Local council reports reveal true extent of nightmare no-deal Brexit

The offices of Shetland Island Council (Pic: Google)

Councils across the UK are drafting emergency plans for delivering public services after a nightmare no-deal Brexit, it has emerged.

A Sky News report revealed yesterday that Dover District Council and Kent County Council are preparing for a 13-mile Brexit lorry park on the M20 southbound to be in place for at least four years.

Similar concerns from councils the length and breadth of the UK have now emerged over how to provide food, social care, medicines and border controls, and about potential "social unrest".

Anglesey, home to Holyhead port, is one of several port authorities also concerned about a need for lorry parking after Brexit, Sky News found.

Pembrokeshire County Council's risk register details how new border controls "may affect the ready availability of vital supplies", including food and medicine.

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The risk register also warns of "increased bad debt" due to a "widely predicted economic downturn" and "continued austerity", as well as a threat to existing and future EU-funded regeneration programmes.

A Shetland Islands Council document focuses on farming, with a dramatic rise forecast in loss-making sheep farms - from 50% now to 86% in a no-deal Brexit - due to tariffs on lamb.

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Bristol City Council warns of a "top-line threat" of "social unrest or disillusionment during/after negotiations as neither Leave nor Remain voters feel their concerns are being met".

East Sussex County Council was among several authorities expressing concern about the impact on the provision of social care after Brexit.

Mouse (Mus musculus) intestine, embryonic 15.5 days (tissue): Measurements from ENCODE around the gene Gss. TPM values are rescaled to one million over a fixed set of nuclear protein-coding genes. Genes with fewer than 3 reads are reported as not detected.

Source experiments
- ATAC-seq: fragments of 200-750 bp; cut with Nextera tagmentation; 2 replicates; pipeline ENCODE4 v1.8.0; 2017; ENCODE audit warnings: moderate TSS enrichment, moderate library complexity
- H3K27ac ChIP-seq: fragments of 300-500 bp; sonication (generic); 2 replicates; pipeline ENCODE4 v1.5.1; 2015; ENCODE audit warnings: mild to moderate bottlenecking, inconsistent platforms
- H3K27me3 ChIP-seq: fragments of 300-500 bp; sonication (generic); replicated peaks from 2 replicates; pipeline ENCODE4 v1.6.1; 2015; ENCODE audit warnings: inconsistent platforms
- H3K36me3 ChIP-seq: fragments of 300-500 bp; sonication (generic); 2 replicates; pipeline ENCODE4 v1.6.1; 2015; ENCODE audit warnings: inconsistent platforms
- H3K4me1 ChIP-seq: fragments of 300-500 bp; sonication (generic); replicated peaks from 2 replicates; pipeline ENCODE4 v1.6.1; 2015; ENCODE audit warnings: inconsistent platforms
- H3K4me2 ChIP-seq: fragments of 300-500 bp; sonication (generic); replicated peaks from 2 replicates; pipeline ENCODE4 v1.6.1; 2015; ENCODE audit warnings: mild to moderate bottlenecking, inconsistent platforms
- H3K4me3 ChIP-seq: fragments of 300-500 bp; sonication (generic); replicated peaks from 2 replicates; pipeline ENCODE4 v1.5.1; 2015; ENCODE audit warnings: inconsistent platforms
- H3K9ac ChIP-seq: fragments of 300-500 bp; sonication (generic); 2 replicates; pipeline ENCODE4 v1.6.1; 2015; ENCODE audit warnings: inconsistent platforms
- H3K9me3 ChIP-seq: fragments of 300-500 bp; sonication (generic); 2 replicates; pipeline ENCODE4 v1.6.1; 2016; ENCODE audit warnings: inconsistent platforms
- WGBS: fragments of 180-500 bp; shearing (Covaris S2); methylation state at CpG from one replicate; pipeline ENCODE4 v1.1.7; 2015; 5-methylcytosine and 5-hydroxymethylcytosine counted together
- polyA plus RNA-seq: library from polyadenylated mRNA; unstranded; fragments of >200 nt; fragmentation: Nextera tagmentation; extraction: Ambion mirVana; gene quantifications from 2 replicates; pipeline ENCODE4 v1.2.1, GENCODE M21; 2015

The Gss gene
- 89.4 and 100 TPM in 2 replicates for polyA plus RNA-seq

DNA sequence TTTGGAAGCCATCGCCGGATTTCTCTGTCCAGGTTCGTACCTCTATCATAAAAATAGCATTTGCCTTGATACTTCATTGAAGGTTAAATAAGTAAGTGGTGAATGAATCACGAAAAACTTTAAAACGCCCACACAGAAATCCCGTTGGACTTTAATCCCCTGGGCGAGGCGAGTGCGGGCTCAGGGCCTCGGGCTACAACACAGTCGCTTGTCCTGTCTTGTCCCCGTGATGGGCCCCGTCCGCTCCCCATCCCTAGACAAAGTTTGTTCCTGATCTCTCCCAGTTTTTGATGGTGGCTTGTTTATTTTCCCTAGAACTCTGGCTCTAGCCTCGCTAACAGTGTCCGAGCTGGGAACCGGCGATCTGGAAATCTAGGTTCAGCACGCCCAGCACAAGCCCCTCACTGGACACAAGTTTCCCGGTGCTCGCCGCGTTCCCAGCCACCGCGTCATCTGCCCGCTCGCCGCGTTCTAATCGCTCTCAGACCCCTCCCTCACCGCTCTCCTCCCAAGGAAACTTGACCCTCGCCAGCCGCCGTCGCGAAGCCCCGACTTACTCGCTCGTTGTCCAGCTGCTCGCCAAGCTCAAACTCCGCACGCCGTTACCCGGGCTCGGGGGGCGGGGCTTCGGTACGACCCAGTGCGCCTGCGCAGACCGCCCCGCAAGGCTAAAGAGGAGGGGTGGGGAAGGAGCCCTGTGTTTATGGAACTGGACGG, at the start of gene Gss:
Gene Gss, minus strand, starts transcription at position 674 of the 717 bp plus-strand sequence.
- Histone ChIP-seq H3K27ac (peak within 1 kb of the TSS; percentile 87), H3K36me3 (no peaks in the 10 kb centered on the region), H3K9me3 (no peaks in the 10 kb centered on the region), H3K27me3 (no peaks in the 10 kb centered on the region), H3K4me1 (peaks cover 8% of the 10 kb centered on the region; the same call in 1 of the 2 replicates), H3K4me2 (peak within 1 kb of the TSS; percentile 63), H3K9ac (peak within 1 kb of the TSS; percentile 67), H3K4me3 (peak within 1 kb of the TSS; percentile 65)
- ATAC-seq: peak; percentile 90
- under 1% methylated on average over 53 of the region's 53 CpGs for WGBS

Sky News also found almost all councils expressed significant concern about how the Treasury will replace crucial EU structural and regional funds - particularly now the PM has promised any money that might materialise after Brexit to the NHS.

Another common feature is exasperation that councils do not know what to plan for as they wait for the government to agree a deal.

Eloise Todd, CEO of the campaign group Best for Britain, which is calling for a second referendum, said: "It beggars belief that with only 240 days left until Article 50 expires, local councils have been left in the lurch. This is a national crisis and a severe dereliction of duty by central government.

"Theresa May needs to stop messing the country about so that these councils can focus on providing the important work they do. She needs to negotiate her Brexit deal and put it to the country to decide, with the option to stay in our current deal with the EU on the table. At the end of the day, it's the most vulnerable that will suffer through the knock-on effect to public services and social care. "The government should be ashamed. They've let Britain down."

Local Government Association Brexit Taskforce chairman Kevin Bentley said exiting the EU would have a "significant impact" on councils.

He said: "Councils up and down the country are taking a lead on preparations for Brexit because our residents and our local businesses expect us to be ready.

"These documents represent councils preparing for what the practical implications of a Brexit negotiation may be.

"Brexit will ultimately be judged as a success or failure by localities - real people in real communities.

"That's why we are working with government and engaging with the expertise of local government to ensure we get these crucial negotiations right for local communities."

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